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There are a lot of assumptions you've made that you might not realize you've made here.  So let's go through all this:
Gary wrote:
<<Granted, pronunciation can be interesting, but I'llnever understand the seeming obsession with trivialnuances that seems to grip some linguists.Pronunciation is nearly irrelevant when it comes tofulfilling the primary purpose of language;communication.>>
Assumption Number 1: If language is only a tool for communication, then all linguists should be concerned with, with respect to phonetics, is whether or not person A can communicate with person B.  Or possibly: All phoneticians are interested with are dialectal differences which have no bearing on communication.  Both of these are, of course, completely untrue.  Leaving production problems aside (i.e., people that have to work with a speech pathologist in order to be able to produce recognizable sounds), one of the main things phoneticians do with their studies is make predictions.  These predictions can be predictions about why a certain sound change occurred, which ones are more likely to occur, what distinctions are unstable, etc.  Why do all this?  Well, for example, at one point in time, German speakers and English speakers spoke the same language.  Now they don't.  Part of this has to do with syntax, morphology, etc., but a lot also has to do with sound changes.  The way we learn about sound changes is studying dialect variation that's occurring right now.  After all, different dialects can eventually grow into different languages.  Now, whether or not this whole realm of study is frivolous is not something that can really be argued, because that could lead to a whole discussion of, "Well, if you think *that's* frivolous, then what about this?"
<<Two people walk into a restaurant.  One orders "frahdchikin pleez" and the other orders "vroit jigun pliss"and the both get the same meal delivered to theirtable.>>
Let's assume your right about this.  We can extend this to syntax and general grammar.  A propose that a conlang should have no fixed grammar, but merely a wide range of acceptable variants.  After all, you can say "He went to the store", or "He go store", and they're both perfectly understandable to a native English speaker.  So why impose arbitrary rules such as tense, prepositions, articles, etc.?  If you do that, it becomes too hard to speak "correctly".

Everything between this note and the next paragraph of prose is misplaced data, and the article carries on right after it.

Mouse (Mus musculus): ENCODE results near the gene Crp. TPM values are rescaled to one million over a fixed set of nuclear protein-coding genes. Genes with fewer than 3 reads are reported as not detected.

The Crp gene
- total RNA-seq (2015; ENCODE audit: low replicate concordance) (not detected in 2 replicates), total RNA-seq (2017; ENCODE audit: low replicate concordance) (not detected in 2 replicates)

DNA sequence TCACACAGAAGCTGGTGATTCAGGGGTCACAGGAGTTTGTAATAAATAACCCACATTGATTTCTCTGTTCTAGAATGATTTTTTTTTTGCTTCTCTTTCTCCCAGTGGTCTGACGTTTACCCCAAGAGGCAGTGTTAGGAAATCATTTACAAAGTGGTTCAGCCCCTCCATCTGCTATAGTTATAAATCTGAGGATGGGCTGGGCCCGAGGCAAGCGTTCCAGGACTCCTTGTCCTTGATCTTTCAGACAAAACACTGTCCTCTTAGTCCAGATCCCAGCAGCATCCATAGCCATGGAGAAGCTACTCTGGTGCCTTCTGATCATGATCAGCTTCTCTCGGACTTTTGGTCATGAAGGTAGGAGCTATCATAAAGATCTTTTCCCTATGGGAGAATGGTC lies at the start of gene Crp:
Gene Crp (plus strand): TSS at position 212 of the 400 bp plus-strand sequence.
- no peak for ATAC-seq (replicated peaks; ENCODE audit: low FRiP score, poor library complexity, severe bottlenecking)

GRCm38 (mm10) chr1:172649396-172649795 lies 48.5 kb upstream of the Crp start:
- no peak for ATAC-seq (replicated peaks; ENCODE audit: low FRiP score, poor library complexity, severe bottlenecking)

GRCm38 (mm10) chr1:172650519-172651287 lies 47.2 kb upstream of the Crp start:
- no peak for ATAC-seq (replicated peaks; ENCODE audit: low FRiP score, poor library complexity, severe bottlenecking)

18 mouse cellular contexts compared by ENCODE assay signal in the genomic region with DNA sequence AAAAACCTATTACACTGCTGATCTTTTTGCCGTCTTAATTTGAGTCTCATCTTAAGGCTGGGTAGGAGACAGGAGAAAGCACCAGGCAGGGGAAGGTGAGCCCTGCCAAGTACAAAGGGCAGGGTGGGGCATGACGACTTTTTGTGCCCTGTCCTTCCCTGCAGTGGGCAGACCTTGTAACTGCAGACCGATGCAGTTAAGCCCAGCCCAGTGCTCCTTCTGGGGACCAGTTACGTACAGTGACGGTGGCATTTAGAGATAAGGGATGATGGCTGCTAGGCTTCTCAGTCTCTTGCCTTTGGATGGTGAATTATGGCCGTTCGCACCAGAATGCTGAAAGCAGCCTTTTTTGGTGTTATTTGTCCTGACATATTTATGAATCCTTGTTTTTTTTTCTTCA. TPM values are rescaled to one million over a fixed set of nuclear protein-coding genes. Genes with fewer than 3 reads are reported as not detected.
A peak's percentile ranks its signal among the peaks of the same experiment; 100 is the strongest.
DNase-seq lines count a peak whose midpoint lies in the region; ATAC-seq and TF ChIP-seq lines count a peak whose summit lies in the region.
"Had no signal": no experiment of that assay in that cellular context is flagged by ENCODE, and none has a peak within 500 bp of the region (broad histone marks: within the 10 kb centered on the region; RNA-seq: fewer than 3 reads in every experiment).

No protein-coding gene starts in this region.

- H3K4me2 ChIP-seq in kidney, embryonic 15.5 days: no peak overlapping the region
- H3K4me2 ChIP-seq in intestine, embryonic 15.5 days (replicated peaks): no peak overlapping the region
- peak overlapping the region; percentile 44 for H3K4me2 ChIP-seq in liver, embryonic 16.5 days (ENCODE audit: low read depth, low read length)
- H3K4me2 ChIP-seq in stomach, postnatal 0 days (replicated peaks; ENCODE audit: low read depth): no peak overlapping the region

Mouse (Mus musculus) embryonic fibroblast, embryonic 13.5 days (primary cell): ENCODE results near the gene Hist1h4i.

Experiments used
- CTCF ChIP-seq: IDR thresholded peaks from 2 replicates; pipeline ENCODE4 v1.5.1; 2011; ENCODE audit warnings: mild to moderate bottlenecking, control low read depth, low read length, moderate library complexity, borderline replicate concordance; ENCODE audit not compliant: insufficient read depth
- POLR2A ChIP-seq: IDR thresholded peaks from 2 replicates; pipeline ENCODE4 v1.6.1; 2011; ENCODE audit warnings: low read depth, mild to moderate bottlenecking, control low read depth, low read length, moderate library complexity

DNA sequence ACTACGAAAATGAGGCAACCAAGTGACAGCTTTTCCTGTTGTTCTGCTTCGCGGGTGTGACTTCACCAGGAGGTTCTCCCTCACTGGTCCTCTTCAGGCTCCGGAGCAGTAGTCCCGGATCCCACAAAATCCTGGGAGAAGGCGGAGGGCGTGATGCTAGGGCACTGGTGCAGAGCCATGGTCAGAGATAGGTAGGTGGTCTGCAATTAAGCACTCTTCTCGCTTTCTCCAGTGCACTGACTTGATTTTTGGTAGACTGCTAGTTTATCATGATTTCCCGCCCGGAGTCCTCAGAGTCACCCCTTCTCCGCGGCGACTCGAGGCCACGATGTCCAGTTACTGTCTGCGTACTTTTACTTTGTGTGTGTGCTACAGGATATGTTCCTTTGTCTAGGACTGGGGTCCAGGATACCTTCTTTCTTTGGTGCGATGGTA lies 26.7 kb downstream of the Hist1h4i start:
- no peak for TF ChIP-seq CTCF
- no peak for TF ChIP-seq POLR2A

One thing that the example I gave above and your example have in common is that they're hard to screw up.  If you have an idea of how the language is supposed to sound, you'll get it somewhat right (i.e., you won't say "The to went store he", or [vli:t s@idZo~ BjejS] ="fried chicken please").  What about little differences, though?  So, the stereotypical Hindi speaker who speaks English overgeneralizes the progressive, so they say things like, "I am thinking that's not such a good idea."  So, one thing such a speaker might say is, "I am seeing him."  Does that mean they're dating him, or that they can see him?  Presumably they also know the expression "to be seeing someone" (after all, we're dealing with fluent speakers who just have a different way of speaking, not language-learners).  So which is it?  Same thing with pronunciation.  I can't think of any examples off hand, but one problem that my grandmother has is she can't distinguish [I] and [i].  So both "seat" and "sit" are pronounced [sit].  I can tell you from experience that there are times that I've genuinely been confused about what she was talking about, and the only reason was pronunciation.  Now, the difference between [i] and [I] is, quite frankly, really just a nuance of the mouth.  The sounds are *so* close that they're indistinguishable in most languages.  They are distinguished in English, though, so this little nuance of the mouth isn't simply a nuance.
Also, why is it that you've only focused on seemingly non-native speakers?  Native speakers have varying pronunciations, and studying the variance can tell you a lot about the history of the language, and where the language is going.  I attended an interesting talk last year, in fact, about how there's a kind of vowel harmony developing in Scots English.  Did I have trouble understanding them?  No.  Is it important to communication?  No.  Is it, therefore, uninteresting, and a waste of time to study?  If you say "yes", then I'd really like to hear why.  It's a linguistic phenomenon, and linguists study linguistic phenomenon.  From a conlanging point of view, it's something that happens in real language, so if you want to make a realistic conlang, you should keep it in mind.
But I think your main point is that there's no point in specifying, in a conlang, that X sound needs to pronounce exactly thus, and Y vowel needs to be pronounced in just this way.  Fair enough.  But why do they do it real grammars of real languages?  Should it be considered unimportant?  After all, one of the things that every good grammar will say right off the bat is what dialect they describe, and all the particulars in the grammar will be understood to be specific only to that dialect.  Would you say that they should do something else?  Maybe say, "In X language, you can kind of pronounce this vowel like this, this, this, this, this, this, this, this, this, and this, depending on where you are."  Maybe if the point was to help you be understood in that language, that would be fine, but if the point is to describe the language, then it would be totally irresponsible.